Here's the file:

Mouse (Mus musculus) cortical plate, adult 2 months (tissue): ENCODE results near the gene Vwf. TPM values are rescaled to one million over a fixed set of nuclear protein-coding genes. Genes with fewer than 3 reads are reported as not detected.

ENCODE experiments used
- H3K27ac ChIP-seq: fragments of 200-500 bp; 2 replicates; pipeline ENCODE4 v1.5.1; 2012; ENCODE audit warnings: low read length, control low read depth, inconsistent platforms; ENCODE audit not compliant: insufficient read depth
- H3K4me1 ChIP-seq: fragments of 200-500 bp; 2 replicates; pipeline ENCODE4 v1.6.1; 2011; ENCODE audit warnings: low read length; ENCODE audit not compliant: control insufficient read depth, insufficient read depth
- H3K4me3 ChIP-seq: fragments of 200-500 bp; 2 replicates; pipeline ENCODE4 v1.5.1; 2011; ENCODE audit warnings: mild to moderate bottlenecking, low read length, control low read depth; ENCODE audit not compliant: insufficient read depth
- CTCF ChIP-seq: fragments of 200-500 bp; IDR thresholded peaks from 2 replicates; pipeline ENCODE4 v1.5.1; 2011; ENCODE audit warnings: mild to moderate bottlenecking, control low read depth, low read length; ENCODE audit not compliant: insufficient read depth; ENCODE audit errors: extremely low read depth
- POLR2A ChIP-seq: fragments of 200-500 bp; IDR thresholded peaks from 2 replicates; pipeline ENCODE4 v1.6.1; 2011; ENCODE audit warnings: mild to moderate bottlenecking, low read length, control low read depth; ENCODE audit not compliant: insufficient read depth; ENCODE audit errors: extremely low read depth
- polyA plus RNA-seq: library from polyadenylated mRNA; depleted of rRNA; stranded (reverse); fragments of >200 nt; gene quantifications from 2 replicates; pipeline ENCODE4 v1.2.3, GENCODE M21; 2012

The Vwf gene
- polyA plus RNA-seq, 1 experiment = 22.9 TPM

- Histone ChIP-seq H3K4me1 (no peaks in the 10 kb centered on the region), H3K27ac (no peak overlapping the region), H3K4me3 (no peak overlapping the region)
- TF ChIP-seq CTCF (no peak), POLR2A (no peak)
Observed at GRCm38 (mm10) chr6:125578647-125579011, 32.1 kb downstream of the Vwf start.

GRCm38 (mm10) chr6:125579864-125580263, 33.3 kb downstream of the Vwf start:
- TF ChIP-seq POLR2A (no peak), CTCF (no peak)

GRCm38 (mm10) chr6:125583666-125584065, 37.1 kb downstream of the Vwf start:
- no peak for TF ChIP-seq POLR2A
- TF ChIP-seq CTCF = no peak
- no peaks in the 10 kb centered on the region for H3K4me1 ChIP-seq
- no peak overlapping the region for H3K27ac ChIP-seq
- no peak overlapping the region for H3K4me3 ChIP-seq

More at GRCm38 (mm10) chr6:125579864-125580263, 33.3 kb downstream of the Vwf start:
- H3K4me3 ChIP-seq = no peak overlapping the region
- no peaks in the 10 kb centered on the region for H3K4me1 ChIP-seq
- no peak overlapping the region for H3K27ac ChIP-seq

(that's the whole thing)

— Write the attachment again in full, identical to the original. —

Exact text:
Mouse (Mus musculus) cortical plate, adult 2 months (tissue): ENCODE results near the gene Vwf. TPM values are rescaled to one million over a fixed set of nuclear protein-coding genes. Genes with fewer than 3 reads are reported as not detected.

ENCODE experiments used
- H3K27ac ChIP-seq: fragments of 200-500 bp; 2 replicates; pipeline ENCODE4 v1.5.1; 2012; ENCODE audit warnings: low read length, control low read depth, inconsistent platforms; ENCODE audit not compliant: insufficient read depth
- H3K4me1 ChIP-seq: fragments of 200-500 bp; 2 replicates; pipeline ENCODE4 v1.6.1; 2011; ENCODE audit warnings: low read length; ENCODE audit not compliant: control insufficient read depth, insufficient read depth
- H3K4me3 ChIP-seq: fragments of 200-500 bp; 2 replicates; pipeline ENCODE4 v1.5.1; 2011; ENCODE audit warnings: mild to moderate bottlenecking, low read length, control low read depth; ENCODE audit not compliant: insufficient read depth
- CTCF ChIP-seq: fragments of 200-500 bp; IDR thresholded peaks from 2 replicates; pipeline ENCODE4 v1.5.1; 2011; ENCODE audit warnings: mild to moderate bottlenecking, control low read depth, low read length; ENCODE audit not compliant: insufficient read depth; ENCODE audit errors: extremely low read depth
- POLR2A ChIP-seq: fragments of 200-500 bp; IDR thresholded peaks from 2 replicates; pipeline ENCODE4 v1.6.1; 2011; ENCODE audit warnings: mild to moderate bottlenecking, low read length, control low read depth; ENCODE audit not compliant: insufficient read depth; ENCODE audit errors: extremely low read depth
- polyA plus RNA-seq: library from polyadenylated mRNA; depleted of rRNA; stranded (reverse); fragments of >200 nt; gene quantifications from 2 replicates; pipeline ENCODE4 v1.2.3, GENCODE M21; 2012

The Vwf gene
- polyA plus RNA-seq, 1 experiment = 22.9 TPM

- Histone ChIP-seq H3K4me1 (no peaks in the 10 kb centered on the region), H3K27ac (no peak overlapping the region), H3K4me3 (no peak overlapping the region)
- TF ChIP-seq CTCF (no peak), POLR2A (no peak)
Observed at GRCm38 (mm10) chr6:125578647-125579011, 32.1 kb downstream of the Vwf start.

GRCm38 (mm10) chr6:125579864-125580263, 33.3 kb downstream of the Vwf start:
- TF ChIP-seq POLR2A (no peak), CTCF (no peak)

GRCm38 (mm10) chr6:125583666-125584065, 37.1 kb downstream of the Vwf start:
- no peak for TF ChIP-seq POLR2A
- TF ChIP-seq CTCF = no peak
- no peaks in the 10 kb centered on the region for H3K4me1 ChIP-seq
- no peak overlapping the region for H3K27ac ChIP-seq
- no peak overlapping the region for H3K4me3 ChIP-seq

More at GRCm38 (mm10) chr6:125579864-125580263, 33.3 kb downstream of the Vwf start:
- H3K4me3 ChIP-seq = no peak overlapping the region
- no peaks in the 10 kb centered on the region for H3K4me1 ChIP-seq
- no peak overlapping the region for H3K27ac ChIP-seq